Miles: 49.68 Today / 164.13 Total
Elevation Gain: 338 ft. Today / 1264 ft. Total
We cycled even less miles today than we did yesterday, and at the end of it we were even more tired than yesterday. Could it have been the insane heat and humidity? How do people live in Florida when it turns warm and when it rains and when there are hurricanes, and, and, and?
We awoke at 6:30 AM, which, if you know me, you know is REALLY early for me. But we scored almost 7 hours of sleep, which might be just barely enough sleep for a couple of mid 60s goofs riding bikes. For our first breakfast, we had some of the steel cut oats I’ve been carrying in my food and cooking pannier. And I’m proud to say that we lubed our chains and were loaded up and on the road by 8:15. Not bad, eh?
The morning traffic in Marathon was 4 lanes of heavy traffic, forcing us to ride on the sidewalks and bike paths, some of which are not the best riding surfaces. Thankfully, as the day progressed, traffic got lighter and lighter.
The famous Seven Mile Bridge was first up on our route. We had heard conflicting accounts on whether there was a parallel path for bikes, and a young gal we spoke to at our hotel told us that she had just seen a sign in a bike shop saying that the old highway was open, so we could ride on it, instead of the brigade shoulder. Ed and I had both read that the old highway was only open a short distance, and there were no signs posted to warn cyclists about that, so they listen to people who tell them it is open the full length, then end up having to backtrack.
Well here’s the reality: The old bridge cycle path ended at about 2 miles, where a span of the bridge was missing. We heard that from a local who was right by the bridge, and we verified that with our own eyeballs. And that was not the only span missing from the bridge. There were several.
Another thing we had read about the bridge, in various blogs, was that there is little to no shoulder on the bridge and that the shoulder is heavily littered with tire hazards. Fortunately, that too proved to be wrong. The shoulder was 4-5 ft wide, with very little litter. And the wind was also cooperative, as in a gentle 6 mph cross wind from the south.
Though cars can’t stop on the bridge, for obvious reasons, we did—several times—to check out the scenery and snap a few photos.
The heat was picking up as we finished the bridge and our first 10 miles of riding, and we were already thinking about second breakfast. Sadly, there weren’t going to be any good food choices till we got to Big Pine Key—another 10 miles down the road. We muscled through it and found ourselves a super delish breakfast spot.
The rest of the ride was just chugging along from Key to bridge to Key to bridge, repeat, repeat, repeat, etc. Nothing memorable, but the heat, humidity and unquenchable thirst, until we heard the rumble of jet engines overhead. The Blue Angels were practicing for an upcoming airshow, and they seemed to be locked onto our GPS coordinates, because they buzzed us from every direction, as we pedaled onward.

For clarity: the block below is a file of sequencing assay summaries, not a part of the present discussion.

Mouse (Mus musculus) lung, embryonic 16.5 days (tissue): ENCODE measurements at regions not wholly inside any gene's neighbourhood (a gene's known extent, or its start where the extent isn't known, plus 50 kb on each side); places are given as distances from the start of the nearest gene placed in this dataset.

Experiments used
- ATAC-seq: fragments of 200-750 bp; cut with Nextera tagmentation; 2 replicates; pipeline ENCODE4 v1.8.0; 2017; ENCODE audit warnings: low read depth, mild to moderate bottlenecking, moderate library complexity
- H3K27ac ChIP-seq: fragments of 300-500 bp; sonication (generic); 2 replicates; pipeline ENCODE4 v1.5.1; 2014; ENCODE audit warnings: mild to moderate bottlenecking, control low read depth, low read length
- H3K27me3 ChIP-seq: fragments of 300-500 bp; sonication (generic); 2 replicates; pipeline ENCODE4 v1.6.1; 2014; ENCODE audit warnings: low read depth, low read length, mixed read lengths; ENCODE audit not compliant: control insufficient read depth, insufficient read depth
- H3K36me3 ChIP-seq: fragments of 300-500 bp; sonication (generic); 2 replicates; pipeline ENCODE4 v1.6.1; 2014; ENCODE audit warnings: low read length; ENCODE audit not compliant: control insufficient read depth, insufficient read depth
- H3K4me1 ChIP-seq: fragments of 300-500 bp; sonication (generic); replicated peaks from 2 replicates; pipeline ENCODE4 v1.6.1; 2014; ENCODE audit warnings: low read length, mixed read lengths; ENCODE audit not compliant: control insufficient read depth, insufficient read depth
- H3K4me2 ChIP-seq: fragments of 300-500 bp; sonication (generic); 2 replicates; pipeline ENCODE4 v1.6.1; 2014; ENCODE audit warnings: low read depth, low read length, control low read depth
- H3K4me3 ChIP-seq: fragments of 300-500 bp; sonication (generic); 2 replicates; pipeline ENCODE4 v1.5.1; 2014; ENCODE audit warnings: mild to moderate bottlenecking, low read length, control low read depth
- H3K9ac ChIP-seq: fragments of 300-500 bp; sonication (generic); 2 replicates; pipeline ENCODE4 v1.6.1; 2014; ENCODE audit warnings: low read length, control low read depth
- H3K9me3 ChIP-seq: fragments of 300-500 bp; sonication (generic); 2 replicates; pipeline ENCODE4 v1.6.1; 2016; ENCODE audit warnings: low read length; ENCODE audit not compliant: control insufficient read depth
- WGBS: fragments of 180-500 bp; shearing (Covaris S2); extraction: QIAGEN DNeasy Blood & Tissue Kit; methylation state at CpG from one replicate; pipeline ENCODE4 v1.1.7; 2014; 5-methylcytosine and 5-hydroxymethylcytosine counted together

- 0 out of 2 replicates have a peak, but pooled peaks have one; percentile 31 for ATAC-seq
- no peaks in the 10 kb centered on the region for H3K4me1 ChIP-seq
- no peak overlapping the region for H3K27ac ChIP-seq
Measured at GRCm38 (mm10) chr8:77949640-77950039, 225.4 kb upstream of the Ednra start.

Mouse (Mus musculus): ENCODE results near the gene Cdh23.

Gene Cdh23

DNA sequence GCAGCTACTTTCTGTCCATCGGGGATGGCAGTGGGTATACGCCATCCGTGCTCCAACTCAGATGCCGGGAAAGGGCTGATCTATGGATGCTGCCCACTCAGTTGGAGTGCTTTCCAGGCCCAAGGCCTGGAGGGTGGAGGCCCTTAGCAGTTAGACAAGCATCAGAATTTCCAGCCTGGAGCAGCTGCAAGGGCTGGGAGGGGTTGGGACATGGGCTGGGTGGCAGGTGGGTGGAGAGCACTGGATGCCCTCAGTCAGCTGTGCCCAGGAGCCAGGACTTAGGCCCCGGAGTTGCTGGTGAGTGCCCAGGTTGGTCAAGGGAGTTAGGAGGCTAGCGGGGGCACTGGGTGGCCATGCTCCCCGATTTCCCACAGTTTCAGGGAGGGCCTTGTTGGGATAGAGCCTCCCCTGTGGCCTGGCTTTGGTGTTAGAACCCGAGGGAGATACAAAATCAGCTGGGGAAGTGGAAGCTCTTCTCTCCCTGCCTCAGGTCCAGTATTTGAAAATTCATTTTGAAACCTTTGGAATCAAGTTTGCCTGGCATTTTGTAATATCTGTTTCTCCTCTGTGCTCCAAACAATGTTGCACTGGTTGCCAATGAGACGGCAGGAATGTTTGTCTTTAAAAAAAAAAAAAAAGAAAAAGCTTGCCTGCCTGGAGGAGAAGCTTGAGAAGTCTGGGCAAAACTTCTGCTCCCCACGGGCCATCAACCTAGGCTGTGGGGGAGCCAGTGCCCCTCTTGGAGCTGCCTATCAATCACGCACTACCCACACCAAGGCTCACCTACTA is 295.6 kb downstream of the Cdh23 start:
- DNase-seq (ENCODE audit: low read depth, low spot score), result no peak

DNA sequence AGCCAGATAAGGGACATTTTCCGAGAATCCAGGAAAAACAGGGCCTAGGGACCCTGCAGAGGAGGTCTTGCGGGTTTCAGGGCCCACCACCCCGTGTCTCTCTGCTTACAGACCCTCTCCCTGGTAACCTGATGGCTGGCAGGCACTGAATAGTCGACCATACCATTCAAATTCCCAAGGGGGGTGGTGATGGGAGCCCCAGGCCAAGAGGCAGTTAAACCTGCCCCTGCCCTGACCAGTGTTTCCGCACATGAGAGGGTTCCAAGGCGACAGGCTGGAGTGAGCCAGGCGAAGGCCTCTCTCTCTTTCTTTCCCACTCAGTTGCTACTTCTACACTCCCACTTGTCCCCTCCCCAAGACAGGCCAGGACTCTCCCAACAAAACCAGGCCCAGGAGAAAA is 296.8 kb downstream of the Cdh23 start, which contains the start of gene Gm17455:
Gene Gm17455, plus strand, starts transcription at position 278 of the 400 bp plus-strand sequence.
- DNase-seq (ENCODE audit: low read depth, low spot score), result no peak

Those jets roaring by lifted our spirits and took our minds off the problem at hand that was sapping our energy. We were hearing and seeing them till we hit Key West and checked into our campground at Sigsbee Island Naval Air Station Annex.
After dropping our panniers at our campsite, we hopped back on our bikes to find Mile 0 (zero) of US Highway 1, the monument for the southernmost point of the Continental US, and to run a few errands.
My number one errand was to pick up a rental car to shuttle my bike and self back up to Miami tomorrow norming. Number two—I needed a new power cable for my MacBook, which they luckily had exactly one of at the Navy Exchange near our campground.
It’s been fun riding with Ed. He’ll be in the campground alone tomorrow night, then will be joined by a fellow named Lenny to ride a variation of the route I’m taking up the Atlantic Coast. Best of luck with your ride, Ed and Lenny!
Tomorrow, my route from Miami to Boca Raton takes me through the flooded US Highway A1A beachfront of Ft. Lauderdale. I don’t yet know how I will get through or around that area, so wish me luck. I’m 100% positive I’ll need it.
One final word. If you are enjoying my blog, please consider donating to the cause I am pedaling to raise funds for: Bike the US for MS
6 thoughts on “4/13/23 – Marathon to Key West”
I’m glad Ed and you were able to meet up and have some time riding together. Good luck with the rest of your ride, and especially having to go through the flooded area of Florida. Have fun and be safe. I look forward to meeting about the rest of your trip.
Thanks Diane! And Thanks for sharing Ed with me again! It was fun riding with him! Next up, you get to ride with him on that island vacation of yours. Hope you enjoy it and can plan more of those cycling adventures with each other!
Re: the mural, the person on the left is Ernest Hemingway.
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Hey yeah! I thought the one guy was Richard Nixon, but does that make sense?
The guy with the cigarette in his mouth was FDR. The guy on the left with the hat may be Milton Berle.
From one of my old bosses: Mural faces (l to r) – Ernest Hemingway (author), Jimmy Buffet (musician), Franklin Roosevelt (president, socialist), Al Capone (criminal), Henry Flagler (multi-millionaire, built railroad to Key West that turned Keys into vacation destination)